Denali HWY-7mile lake-Eureka Creek-Delta River

We left Maclaren Summit on the Denali highway (Apx 40 miles from Paxson) on July 4th in sunshine and shorts. Followed a distinct ATV trail that turns into a single track and then eventually just easy tundra cruising. We put in on the west end of seven mile lake and paddled about five miles to a cabin and camped there for the night. The next day we hiked up the drainage behind the cabin and across the tundra to Eureka Creek. The water was fast in Eureka Creek with some fun wave trains. A lot more water than we expected, but easy class II. We paddled to the start of an obvious canyon and camped river left on a big outwash plain. We scouted the upper portion of the canyon from awesome game trails on river left. The upper portion is runable in a pack raft with some class 3/4 waves that can eat packrafts. The canyon then tightens up quite a bit and is likely beyond packraft level during summer flows. The canyon is several hundred feet deep and is limestone at the base. We hiked around the tighter portion of the canyon via game trails and connect the bogs high up on the terraces on river right and then put in lower on the canyon. If you zoom in on google earth you can basically see what is runnable and not runnable in the canyon. We floated down to the Delta and pulled out at the first intersection with the Richardson Highway.

Great packraft trip with only about 2 hours of fairly easy bushwhacking, awesome scenery, and lots of moose and caribou.


nice Jeff!
jesus, how many people went? 7 boats?

Variation on a theme…

We did approximately this route July 3-6th 2009. We hiked out the Mclaren Summit trail up on the bench, cutting crosscountry to sevenmile lake. Paddled only about 2 miles on the lake before taking the first “low” pass north. This pass was a succession of lakes, boulders and snowfields on the north end, relatively easy and opened up onto great tundra hiking down to Eureka Creek. Put in and enjoyed class I-II water on Eureka for a bit before it got bigger, probably class III with a few hungry holes, for maybe 1/4 mile? Yee-haw! Everyone made it. Kept going until just before the oxbow prior to the canyon and got out on river right and stayed on land until we were just below the canyon, having not scouted it out to see when it calmed down. A mix of tundra, bog and a couple of miles of bushwacking, but it all went well and we enjoyed the easy class I-II flow of Eureka into the Delta and took out just past where Farren Creek comes in along the Richardson. With about 6 hours driving from Anchorage on each end, this trip took us a solid 4 days. Happy to share more details via email with folks wanting to know more details wendy.loya at yahoo dot com.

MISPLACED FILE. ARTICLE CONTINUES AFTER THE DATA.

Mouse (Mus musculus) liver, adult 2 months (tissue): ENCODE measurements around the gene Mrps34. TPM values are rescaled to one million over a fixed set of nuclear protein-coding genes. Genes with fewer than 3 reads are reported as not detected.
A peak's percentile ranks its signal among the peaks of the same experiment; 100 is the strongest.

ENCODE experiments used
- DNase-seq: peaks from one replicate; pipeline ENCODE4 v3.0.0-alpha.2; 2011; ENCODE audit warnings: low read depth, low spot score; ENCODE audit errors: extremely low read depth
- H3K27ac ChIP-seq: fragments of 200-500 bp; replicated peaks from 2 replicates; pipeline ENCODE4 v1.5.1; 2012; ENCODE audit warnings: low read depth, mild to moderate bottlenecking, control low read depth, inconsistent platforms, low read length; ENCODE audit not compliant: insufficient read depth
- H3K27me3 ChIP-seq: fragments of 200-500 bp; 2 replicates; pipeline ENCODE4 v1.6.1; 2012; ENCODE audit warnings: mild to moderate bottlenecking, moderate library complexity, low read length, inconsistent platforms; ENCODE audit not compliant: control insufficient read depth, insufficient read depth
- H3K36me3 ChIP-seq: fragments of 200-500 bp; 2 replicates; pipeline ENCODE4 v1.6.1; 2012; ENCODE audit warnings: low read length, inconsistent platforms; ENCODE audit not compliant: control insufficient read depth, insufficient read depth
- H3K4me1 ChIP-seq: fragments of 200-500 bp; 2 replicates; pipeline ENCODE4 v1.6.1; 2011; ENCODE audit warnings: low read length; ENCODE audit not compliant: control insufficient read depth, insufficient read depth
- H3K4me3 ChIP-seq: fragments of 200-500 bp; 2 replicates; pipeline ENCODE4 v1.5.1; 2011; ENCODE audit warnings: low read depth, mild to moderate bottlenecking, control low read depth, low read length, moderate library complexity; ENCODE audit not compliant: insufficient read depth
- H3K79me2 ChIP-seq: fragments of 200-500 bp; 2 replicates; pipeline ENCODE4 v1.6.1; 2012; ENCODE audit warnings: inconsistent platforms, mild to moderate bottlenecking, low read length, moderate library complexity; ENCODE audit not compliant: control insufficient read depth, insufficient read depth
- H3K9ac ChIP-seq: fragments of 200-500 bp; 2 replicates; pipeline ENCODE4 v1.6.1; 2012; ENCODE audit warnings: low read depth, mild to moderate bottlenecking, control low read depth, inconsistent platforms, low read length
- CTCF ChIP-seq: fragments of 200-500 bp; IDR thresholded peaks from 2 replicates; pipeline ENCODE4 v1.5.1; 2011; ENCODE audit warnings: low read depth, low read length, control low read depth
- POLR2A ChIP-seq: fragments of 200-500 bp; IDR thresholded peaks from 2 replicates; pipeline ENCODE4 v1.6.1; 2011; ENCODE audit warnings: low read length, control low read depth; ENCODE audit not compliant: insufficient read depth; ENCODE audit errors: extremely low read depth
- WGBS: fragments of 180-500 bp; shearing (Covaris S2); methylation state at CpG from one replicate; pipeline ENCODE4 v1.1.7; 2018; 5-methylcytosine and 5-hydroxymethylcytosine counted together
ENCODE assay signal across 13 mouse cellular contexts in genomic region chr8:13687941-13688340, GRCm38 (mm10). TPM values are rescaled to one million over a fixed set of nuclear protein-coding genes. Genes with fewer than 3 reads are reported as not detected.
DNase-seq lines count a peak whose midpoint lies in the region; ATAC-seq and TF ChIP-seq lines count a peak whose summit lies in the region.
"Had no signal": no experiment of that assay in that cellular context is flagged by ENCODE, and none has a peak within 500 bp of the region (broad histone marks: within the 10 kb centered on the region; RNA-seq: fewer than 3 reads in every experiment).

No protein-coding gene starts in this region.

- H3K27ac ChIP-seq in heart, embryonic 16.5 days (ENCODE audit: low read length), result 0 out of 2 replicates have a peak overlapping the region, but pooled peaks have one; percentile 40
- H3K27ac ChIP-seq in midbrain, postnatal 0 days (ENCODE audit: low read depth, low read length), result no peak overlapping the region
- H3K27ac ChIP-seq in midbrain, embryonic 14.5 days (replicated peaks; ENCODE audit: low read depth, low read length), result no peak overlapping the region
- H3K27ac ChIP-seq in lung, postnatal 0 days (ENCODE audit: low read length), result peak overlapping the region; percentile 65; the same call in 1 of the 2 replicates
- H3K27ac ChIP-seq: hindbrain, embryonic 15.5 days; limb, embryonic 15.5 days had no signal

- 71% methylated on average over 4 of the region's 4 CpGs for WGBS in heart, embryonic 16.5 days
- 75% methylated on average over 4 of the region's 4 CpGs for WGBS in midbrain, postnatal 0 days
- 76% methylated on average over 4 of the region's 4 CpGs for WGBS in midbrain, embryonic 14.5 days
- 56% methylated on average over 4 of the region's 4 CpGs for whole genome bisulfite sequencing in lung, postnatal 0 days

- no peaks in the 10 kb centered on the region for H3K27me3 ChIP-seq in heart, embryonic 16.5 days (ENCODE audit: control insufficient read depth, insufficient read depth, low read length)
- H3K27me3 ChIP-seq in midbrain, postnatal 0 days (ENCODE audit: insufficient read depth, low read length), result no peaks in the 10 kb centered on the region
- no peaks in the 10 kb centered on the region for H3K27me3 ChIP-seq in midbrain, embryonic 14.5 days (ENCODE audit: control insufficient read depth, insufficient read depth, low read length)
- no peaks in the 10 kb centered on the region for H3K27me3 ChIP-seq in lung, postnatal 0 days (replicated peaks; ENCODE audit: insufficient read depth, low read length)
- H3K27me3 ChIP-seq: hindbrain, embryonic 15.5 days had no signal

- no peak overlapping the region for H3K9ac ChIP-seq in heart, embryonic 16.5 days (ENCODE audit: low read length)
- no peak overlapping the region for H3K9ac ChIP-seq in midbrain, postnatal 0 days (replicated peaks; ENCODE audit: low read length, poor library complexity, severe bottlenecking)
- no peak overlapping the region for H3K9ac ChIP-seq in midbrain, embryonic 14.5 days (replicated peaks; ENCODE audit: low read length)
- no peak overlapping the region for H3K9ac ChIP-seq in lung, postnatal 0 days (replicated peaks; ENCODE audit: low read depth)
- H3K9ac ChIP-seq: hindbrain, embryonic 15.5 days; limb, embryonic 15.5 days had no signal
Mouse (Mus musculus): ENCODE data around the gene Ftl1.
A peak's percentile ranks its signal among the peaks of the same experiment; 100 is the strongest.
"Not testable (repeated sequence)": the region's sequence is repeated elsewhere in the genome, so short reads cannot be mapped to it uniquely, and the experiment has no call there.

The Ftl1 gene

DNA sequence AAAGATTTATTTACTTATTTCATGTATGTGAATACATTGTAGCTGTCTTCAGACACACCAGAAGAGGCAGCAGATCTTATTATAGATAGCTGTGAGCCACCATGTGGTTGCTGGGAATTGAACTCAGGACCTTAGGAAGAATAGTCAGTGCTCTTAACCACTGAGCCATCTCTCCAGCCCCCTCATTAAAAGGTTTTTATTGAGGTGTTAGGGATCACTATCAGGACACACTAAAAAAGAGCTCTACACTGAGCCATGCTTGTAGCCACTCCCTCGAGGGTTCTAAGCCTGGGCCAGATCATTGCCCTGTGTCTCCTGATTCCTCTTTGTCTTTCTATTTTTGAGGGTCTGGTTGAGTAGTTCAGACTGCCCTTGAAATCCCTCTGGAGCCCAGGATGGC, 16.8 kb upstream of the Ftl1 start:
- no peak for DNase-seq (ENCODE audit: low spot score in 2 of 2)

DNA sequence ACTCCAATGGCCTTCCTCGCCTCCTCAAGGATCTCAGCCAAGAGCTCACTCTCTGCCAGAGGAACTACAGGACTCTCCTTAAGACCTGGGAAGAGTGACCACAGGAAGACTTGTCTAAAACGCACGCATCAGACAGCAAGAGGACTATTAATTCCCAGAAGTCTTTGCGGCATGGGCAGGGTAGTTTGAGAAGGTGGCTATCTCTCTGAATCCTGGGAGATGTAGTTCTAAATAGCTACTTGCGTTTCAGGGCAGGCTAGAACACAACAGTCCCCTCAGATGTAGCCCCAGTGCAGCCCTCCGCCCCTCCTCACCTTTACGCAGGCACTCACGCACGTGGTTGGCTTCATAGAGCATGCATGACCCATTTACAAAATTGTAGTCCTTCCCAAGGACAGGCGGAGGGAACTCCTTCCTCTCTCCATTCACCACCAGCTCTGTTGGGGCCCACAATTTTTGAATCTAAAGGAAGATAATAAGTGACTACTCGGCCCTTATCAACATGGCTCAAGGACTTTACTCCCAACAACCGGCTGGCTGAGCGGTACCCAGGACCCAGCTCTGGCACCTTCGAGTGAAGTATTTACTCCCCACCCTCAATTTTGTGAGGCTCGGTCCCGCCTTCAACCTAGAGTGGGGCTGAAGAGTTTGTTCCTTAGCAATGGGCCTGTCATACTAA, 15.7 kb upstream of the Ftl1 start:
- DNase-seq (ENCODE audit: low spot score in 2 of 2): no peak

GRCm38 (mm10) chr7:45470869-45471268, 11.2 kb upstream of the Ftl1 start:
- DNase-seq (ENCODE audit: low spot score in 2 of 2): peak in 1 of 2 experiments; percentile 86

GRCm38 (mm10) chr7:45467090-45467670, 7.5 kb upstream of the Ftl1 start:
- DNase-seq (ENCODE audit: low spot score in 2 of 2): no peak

We did this trip over the labor day weekend last year. Beautiful scenery, excellent walking with solid tundra and very little bushwhacking, and fun water. Just from the description of others…I believe the wave trains/holes were probably a bit smaller in the fall with the cooler weather and lower volume of water. Some pics posted here:

Word is that the canyon section of Eureka Creek goes at Class IV/V.

Just went “into” Eureka Creek Canyon on Google Earth. This shows the creek climbing the walls of the canyon and contouring along the sides. Gnarly! :mrgreen:

I’m looking at doing this trip in August with some friends. With regard to the cabin that is spoken of at the edge of 7-Mile lake, who owns the cabin? Is it possible to reserve or just show up first come first serve? There are probably not that many people in the area until caribou hunting season picks up I suppose.

for those of you who have done this float, any word on the fishing?


I did this route earlier this summer, and found a life jacket for a dog in some willows on Eureka Creek below the canyon - if someone dropped it and would like it back please get in touch and I can get it back to you.

In regards to fishing - I saw lots of grayling in the clear streams that dump into Eureka Creek. I didn’t have fishing gear, but wished I had.

Live To Rally & I just completed this trip, with a slight variation on the approach and portage.

We began the hike from the Glacier Gap Lake trailhead, which cuts considerable mileage off from starting at Maclaren Summit. After following the excellent ATV trail all the way to Sevenmile Lake, we inflated our rafts for the quick paddle across the lake to the “Tuberculosis Quarantine” cabin. We had a pleasant tail wind for the crossing, which with the long axis of the lake provided a great fetch and some small waves to surf. Having shaved several miles off the approach, we camped high near an alpine tarn, and continued our approach the next day by ascending the pass west of the one Ed Plumb marked on his map. The descent was quick amidst snow, scree, and several caribou.